Celtics fight hard, but fall to Heat
Boston erases 18-point deficit, but James and Miami recover late to win
MIAMI — The recurring theme with these rebuilding Celtics is that, for all their struggles and shortcomings, they put forth an impressive effort in almost every game that, at the very least, gives them a chance to win.
More simply: they just play hard, as their players say — and as every opposing coach who has faced them this season has said.
But the Celtics have little to show for any of it, and that was the case again after their 93-86 loss to the Miami Heat Tuesday night at AmericanAirlines Arena.
“We’re tired of moral victories around here,” said forward Jared Sullinger, who had 12 points and 11 rebounds. “We always say we play hard, we’re building toward something, but we’re tired of it. We want to win.”
The loss was Celtics’ 15th in 17 games, and their season-high 10th consecutive road defeat, dropping them to 5-17 away from home this season.
They’re now 14-29, with the fourth-worst record in the NBA, and those facts were hard to escape even after they gave the Heat a tough game despite playing most of it without starting guard Avery Bradley, who left in the first half with a sprained ankle.
“I’m not really into moral victories,” said forward Kris Humphries, who finished with another strong outing, 14 points and 13 rebounds. “We want to win games. There’s still frustration there.”
After trailing by as much as 18, the Celtics took an 86-84 lead on a dunk by Humphries with 3:08 left in the fourth quarter.
What happened next?
“LeBron James happened,” said Celtics coach Brad Stevens.
James scored 7 of his game-high 29 points in the final 2:32, all of them on free throws, and the Heat (30-12) ended the game on a 9-0 run to close out the Celtics.
“I just think LeBron got a bunch of calls down the stretch, and we expect things like that,” said Celtics forward Brandon Bass, who finished with a team-high 15 points off the bench. “We just wish we could’ve kept him off the line.”
James shot 9 for 11 from the line, all in the fourth quarter.
The Celtics also received no help from guard Rajon Rondo, who, in his third game back after missing nearly a year following a knee injury, struggled mightily.
Rondo played 25 minutes 43 seconds, the most since he returned, but he missed all eight of his field goal attempts, the most he has ever missed without a made field goal in an NBA game. He also shot 1 for 4 from the line.
“I don’t have any excuses,” said Rondo, who also had 5 assists and 3 rebounds. “I just couldn’t find a way to put the ball in the rim.”
Rondo’s 1-point game was his lowest scoring game since he was scoreless April 26, 2012 vs. Milwaukee.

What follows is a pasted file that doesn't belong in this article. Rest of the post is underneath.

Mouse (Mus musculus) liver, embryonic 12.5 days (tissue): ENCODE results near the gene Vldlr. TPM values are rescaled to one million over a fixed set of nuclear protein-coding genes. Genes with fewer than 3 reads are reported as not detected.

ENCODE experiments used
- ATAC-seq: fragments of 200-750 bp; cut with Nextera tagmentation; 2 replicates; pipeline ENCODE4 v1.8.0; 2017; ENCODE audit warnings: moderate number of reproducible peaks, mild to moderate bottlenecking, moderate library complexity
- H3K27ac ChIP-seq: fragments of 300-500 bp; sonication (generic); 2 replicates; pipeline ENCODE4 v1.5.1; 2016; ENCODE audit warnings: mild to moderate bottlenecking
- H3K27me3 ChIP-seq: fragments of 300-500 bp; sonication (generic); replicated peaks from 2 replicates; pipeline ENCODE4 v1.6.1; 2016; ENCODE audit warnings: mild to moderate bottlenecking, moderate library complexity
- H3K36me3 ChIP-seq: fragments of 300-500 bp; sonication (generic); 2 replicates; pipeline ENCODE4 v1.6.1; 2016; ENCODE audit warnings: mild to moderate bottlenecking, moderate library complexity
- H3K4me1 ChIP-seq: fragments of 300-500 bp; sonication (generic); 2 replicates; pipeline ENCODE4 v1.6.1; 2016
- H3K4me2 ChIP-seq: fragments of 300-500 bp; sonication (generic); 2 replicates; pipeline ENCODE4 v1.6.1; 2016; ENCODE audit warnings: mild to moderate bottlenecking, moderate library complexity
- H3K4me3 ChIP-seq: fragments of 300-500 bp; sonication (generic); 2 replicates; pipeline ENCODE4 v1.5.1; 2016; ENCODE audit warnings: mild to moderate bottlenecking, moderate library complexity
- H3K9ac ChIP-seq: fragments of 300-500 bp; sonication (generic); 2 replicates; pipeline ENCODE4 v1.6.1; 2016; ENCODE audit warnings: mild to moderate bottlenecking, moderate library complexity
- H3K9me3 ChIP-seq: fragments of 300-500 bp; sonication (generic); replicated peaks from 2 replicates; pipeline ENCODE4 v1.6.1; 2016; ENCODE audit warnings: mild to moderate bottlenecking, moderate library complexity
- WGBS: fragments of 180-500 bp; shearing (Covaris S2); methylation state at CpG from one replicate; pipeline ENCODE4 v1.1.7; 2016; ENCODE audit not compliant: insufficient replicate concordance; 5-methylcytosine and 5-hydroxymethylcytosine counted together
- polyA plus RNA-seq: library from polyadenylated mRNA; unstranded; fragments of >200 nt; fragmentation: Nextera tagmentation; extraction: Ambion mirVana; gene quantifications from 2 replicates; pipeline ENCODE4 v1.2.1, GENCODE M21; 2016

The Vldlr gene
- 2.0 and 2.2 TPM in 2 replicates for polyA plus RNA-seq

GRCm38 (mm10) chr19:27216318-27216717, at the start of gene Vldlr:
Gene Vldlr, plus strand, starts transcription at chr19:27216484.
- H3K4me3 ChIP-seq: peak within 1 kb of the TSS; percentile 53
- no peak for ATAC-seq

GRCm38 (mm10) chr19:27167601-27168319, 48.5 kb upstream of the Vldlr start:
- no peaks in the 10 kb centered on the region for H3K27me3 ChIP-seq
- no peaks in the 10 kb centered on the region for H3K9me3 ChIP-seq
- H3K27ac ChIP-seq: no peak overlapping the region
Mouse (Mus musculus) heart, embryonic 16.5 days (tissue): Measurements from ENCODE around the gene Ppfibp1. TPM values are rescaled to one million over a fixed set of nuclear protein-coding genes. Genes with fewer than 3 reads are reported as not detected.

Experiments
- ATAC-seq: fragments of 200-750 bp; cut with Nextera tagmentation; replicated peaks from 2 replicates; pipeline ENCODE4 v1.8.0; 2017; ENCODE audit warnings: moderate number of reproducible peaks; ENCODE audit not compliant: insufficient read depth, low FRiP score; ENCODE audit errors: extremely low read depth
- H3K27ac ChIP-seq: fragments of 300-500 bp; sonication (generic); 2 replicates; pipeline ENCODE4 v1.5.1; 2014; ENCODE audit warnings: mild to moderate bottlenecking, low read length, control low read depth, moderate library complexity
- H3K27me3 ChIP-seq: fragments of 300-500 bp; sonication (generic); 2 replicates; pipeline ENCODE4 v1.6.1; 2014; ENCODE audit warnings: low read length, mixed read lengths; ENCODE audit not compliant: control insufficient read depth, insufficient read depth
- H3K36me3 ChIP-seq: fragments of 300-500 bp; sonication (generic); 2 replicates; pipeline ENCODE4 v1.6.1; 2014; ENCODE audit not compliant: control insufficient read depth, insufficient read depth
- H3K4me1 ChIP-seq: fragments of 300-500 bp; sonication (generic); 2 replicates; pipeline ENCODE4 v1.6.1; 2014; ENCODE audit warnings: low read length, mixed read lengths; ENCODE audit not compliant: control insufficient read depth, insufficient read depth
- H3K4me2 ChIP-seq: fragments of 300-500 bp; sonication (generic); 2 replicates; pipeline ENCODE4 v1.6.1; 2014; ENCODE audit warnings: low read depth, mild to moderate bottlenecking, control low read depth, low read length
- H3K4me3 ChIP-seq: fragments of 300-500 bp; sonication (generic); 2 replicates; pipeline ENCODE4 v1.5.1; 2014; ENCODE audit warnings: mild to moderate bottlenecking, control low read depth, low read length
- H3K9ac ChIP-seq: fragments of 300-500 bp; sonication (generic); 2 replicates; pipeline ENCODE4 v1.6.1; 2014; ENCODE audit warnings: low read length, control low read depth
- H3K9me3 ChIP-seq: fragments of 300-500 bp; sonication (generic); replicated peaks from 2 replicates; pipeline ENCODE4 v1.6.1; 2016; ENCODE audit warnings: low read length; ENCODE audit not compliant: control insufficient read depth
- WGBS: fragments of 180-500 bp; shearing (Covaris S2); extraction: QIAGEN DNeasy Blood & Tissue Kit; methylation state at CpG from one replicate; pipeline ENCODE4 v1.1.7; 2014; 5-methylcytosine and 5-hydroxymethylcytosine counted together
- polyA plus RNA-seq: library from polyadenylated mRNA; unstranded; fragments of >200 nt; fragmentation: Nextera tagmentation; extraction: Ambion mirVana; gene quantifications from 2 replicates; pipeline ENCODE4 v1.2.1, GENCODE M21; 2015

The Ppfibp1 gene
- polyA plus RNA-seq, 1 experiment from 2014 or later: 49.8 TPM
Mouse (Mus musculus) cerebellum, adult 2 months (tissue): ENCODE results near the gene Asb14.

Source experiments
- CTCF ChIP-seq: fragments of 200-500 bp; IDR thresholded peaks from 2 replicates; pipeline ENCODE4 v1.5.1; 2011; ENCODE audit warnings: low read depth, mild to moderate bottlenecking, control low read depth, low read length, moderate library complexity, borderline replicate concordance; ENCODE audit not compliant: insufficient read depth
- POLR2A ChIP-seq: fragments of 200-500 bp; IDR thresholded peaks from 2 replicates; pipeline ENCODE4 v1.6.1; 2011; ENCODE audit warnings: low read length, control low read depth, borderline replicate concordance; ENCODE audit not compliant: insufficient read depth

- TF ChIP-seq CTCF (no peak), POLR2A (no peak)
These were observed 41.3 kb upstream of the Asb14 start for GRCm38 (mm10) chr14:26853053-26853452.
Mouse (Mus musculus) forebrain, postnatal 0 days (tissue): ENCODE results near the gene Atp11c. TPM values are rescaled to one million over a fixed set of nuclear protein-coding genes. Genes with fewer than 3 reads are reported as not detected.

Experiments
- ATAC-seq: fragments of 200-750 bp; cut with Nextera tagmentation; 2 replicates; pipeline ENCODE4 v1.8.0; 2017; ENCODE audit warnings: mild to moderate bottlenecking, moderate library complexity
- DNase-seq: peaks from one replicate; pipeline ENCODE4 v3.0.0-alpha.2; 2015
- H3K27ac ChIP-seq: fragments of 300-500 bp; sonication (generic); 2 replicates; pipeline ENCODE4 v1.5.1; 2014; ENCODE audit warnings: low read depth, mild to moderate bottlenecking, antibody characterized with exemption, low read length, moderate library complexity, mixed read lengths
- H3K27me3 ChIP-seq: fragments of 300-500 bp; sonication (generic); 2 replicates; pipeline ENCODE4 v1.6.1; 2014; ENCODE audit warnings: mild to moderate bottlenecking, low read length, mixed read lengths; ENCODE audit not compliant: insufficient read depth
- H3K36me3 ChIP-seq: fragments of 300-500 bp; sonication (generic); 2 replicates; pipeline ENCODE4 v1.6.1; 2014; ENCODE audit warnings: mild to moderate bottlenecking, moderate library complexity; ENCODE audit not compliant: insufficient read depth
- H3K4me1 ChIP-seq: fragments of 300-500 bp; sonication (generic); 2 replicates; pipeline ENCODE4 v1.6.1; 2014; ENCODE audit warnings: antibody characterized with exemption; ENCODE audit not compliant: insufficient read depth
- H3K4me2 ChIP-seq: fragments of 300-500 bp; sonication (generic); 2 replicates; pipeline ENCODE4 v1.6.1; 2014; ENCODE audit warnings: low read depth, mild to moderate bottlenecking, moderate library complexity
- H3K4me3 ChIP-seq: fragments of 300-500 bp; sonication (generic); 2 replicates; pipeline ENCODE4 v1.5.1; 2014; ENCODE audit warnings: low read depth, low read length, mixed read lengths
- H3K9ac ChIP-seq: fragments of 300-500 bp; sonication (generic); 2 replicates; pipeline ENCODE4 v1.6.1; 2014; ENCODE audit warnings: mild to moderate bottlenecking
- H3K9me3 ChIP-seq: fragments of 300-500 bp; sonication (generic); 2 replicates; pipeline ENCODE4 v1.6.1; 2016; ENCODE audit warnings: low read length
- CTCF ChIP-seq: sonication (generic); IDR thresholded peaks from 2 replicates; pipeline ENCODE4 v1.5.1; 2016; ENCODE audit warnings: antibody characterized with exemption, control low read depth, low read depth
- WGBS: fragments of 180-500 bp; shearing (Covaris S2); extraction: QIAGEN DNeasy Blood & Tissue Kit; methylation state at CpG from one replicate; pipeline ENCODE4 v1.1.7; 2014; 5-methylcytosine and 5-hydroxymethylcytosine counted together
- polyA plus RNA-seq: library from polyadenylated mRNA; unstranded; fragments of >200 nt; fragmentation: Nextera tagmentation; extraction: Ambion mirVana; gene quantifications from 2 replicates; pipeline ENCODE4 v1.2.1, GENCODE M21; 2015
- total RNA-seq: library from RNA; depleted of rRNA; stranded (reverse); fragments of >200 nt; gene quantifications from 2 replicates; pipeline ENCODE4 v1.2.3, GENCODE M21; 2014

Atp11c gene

The Celtics’ took another hit in the second quarter when Bradley sprained his right ankle while guarding Miami guard Mario Chalmers.
Bradley, who has started all 43 games this season, left and did not return. The Celtics were already without guard Jerryd Bayless, who was sidelined with a sprained left big toe, so they needed some help, fast.
Enter Chris Johnson. The former D-League player whom the Celtics signed to a 10-day contract last Friday made his debut in a tight game against a tough team, and he responded with 11 points in nearly 25 minutes off the bench.
Johnson scored 5 points in the fourth quarter as the Celtics were making their comeback, and he had a nice assist to Humphries on the dunk that gave the Celtics their first lead.
At one point in the fourth quarter, Rondo checked back in and Johnson, who went undrafted out of Dayton in 2012, thought he was coming out.
But that wasn’t the case. The Celtics wanted him on the floor.
“I was kind of surprised I stayed in,” he said.
“That shows the confidence that coach has in me tonight. I was thankful for that opportunity.”
Stevens was glad to give it to him.
“Man, he was really good tonight,” Stevens said.
The Celtics weren’t good at the beginning, as they missed 13 of their first 15 shots and had as many baskets as turnovers at the end of the first quarter (6).
They trailed by as much as 18 with 7:28 in the second quarter, and it looked as though the Heat might skate to a blowout win.
“The first six minutes of the game, we were trying to figure out of we can be successful of not,” Stevens said. “I thought that we were way too tentative. We weren’t playing with a sense of urgency.”
But the Celtics fought back with a 13-2 run, and trailed, 51-40, at halftime. In the third quarter, they outscored the Heat, 27-20, to make it 71-67 entering the fourth. It was neck and neck from there.
“I thought the last 42 minutes, we fought,” Stevens said. “We fought about as hard as they can fight.”
The Celtics are good at fighting, just not at winning, and, at the end of the day, all their moral victories from hard-fought games do little to help heal the pain of all their hard-fought losses, which continue to pile up, game after game.
Baxter Holmes can be reached at email@example.com.